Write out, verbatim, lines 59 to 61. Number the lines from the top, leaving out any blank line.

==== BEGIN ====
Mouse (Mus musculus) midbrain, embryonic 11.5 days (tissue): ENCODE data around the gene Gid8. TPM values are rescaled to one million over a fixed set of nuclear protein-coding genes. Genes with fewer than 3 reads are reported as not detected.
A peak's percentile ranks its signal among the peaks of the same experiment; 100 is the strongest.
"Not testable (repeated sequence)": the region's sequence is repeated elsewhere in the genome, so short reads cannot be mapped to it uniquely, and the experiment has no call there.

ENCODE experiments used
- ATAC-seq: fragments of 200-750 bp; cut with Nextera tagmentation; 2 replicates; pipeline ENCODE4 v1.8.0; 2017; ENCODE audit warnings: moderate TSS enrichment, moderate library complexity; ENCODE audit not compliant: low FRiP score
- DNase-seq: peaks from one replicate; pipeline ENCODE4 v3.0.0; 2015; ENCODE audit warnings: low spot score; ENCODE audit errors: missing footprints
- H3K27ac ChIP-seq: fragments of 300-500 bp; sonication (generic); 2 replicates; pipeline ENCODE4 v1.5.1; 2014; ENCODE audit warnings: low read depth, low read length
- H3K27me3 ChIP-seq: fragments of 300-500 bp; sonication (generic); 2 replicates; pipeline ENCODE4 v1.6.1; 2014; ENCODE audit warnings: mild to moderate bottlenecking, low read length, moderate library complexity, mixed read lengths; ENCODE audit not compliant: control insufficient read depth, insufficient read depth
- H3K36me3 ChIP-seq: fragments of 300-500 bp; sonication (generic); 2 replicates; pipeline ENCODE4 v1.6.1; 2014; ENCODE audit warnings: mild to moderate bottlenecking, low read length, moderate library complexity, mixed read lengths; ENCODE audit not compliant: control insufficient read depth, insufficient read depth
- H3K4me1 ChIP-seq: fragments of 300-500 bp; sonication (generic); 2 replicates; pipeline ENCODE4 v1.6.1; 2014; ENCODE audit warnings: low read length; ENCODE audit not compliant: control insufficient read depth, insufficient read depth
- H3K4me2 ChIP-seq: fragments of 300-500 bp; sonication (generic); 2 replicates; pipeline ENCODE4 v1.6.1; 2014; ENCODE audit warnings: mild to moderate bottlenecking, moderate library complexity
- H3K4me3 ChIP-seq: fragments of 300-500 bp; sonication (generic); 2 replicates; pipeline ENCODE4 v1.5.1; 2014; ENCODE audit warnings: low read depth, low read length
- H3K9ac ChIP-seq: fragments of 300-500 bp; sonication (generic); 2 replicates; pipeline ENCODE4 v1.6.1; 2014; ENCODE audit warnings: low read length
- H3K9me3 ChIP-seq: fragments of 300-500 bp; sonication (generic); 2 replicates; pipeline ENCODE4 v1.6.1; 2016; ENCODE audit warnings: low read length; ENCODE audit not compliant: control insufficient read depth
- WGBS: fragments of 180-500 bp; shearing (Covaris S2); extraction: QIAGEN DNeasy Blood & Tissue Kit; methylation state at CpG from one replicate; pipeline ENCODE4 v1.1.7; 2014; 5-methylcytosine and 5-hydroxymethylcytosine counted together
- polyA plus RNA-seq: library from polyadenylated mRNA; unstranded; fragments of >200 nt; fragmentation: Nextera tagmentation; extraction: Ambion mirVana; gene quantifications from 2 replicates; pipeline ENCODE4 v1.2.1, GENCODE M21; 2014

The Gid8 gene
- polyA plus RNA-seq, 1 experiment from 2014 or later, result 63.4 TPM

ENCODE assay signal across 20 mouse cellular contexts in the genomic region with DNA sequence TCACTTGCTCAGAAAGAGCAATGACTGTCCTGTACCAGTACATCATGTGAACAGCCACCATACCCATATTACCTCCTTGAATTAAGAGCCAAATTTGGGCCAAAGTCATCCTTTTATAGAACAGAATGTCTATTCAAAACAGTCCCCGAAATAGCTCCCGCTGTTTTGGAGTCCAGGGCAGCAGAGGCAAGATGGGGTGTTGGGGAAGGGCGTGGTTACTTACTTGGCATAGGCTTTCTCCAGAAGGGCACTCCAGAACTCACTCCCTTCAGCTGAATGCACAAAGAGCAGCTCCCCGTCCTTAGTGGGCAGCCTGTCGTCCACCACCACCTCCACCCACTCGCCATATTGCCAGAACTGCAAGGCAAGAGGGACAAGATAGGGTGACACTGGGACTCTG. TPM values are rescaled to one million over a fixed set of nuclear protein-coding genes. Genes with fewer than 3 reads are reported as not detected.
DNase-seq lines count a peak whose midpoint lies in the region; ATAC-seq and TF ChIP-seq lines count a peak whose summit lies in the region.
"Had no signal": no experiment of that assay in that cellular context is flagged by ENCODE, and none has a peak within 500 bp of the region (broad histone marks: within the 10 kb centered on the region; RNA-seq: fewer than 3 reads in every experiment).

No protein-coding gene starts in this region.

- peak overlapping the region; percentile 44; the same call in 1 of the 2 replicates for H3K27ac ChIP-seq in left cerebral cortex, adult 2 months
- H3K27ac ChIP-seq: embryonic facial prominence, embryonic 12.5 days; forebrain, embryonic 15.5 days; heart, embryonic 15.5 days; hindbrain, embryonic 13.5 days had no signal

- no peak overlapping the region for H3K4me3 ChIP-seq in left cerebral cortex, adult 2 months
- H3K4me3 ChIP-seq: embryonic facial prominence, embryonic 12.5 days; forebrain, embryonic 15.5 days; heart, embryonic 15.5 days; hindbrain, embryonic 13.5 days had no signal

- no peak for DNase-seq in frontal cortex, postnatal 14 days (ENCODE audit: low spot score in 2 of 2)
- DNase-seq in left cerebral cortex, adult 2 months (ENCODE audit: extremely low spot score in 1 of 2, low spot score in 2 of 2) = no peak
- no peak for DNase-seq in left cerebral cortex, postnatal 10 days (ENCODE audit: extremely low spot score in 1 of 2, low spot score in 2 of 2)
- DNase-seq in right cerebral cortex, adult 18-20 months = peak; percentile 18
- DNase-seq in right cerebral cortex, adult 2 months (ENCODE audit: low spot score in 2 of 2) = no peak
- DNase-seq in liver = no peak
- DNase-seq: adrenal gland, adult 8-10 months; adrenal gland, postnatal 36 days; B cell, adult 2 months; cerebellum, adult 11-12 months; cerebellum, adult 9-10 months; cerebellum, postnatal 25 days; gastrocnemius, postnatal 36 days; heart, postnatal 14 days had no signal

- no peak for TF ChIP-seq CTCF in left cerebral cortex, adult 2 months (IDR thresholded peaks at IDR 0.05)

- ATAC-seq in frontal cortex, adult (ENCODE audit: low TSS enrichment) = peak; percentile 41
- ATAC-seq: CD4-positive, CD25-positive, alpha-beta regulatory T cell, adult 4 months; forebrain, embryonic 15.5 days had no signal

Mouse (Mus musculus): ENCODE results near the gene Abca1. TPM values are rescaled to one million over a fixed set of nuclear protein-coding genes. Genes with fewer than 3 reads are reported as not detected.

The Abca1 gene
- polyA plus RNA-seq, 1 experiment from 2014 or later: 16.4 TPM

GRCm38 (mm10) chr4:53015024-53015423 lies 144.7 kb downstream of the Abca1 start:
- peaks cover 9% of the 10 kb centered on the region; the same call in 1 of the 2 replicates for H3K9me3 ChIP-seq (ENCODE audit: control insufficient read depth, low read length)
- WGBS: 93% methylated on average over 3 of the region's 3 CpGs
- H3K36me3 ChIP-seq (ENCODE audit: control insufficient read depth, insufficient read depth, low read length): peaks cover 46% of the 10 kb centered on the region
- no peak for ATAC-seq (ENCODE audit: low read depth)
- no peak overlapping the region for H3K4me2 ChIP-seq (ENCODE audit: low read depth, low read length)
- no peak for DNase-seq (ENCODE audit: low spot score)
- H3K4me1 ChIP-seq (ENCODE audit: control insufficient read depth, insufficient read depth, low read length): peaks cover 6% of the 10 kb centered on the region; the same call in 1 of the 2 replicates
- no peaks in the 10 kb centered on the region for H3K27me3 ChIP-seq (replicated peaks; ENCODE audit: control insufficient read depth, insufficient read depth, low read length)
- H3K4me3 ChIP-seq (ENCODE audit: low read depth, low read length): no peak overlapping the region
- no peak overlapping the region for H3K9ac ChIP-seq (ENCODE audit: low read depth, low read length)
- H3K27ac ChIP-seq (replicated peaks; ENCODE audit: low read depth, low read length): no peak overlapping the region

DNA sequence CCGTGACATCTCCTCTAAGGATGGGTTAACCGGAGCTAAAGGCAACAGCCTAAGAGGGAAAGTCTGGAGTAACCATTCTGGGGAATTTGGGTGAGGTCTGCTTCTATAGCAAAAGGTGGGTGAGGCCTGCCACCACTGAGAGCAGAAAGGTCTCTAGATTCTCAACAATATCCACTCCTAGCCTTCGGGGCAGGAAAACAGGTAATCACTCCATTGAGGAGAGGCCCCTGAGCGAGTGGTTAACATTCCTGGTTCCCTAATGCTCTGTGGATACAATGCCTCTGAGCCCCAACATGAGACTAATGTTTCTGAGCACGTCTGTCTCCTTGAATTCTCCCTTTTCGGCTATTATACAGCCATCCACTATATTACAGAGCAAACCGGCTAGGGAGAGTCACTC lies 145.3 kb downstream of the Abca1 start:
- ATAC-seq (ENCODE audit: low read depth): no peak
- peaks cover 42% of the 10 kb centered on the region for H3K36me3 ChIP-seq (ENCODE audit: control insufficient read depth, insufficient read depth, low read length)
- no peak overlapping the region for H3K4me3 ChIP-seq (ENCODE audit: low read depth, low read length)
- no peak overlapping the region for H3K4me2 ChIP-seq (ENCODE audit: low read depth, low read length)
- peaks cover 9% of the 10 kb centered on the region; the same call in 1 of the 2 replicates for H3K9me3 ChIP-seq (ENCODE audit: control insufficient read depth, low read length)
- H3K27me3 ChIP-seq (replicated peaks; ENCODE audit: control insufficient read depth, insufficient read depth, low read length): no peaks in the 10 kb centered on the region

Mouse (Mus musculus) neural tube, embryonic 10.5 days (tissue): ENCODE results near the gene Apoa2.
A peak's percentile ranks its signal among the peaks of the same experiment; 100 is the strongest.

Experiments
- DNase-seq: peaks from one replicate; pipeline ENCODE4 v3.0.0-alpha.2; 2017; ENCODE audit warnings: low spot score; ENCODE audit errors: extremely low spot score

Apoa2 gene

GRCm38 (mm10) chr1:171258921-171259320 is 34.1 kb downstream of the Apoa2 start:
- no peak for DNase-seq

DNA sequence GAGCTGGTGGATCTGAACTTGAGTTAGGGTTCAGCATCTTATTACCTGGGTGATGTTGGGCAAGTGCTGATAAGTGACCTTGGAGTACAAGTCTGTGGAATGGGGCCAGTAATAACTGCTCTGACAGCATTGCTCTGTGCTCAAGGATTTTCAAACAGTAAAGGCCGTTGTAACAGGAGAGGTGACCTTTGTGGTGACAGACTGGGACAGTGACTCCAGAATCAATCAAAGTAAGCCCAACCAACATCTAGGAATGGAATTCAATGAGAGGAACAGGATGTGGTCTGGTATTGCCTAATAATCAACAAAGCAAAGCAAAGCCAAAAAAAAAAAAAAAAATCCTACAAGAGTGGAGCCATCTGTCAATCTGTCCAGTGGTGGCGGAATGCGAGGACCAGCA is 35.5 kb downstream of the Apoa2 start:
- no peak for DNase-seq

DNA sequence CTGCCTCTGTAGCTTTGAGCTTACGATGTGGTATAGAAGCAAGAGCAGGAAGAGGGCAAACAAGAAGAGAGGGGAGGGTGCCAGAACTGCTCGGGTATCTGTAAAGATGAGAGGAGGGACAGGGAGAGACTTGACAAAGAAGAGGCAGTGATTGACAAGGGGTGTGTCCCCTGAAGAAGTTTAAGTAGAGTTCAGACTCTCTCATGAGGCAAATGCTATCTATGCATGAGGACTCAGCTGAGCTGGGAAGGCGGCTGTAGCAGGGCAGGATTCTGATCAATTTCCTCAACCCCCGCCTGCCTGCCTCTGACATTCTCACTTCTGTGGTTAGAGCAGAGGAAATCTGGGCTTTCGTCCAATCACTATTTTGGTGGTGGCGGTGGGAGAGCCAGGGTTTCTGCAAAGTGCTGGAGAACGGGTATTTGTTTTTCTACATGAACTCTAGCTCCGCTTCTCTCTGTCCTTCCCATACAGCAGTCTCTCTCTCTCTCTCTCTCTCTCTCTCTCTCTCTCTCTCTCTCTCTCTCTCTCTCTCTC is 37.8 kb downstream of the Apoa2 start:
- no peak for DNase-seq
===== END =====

Mouse (Mus musculus) neural tube, embryonic 10.5 days (tissue): ENCODE results near the gene Apoa2.
A peak's percentile ranks its signal among the peaks of the same experiment; 100 is the strongest.

Experiments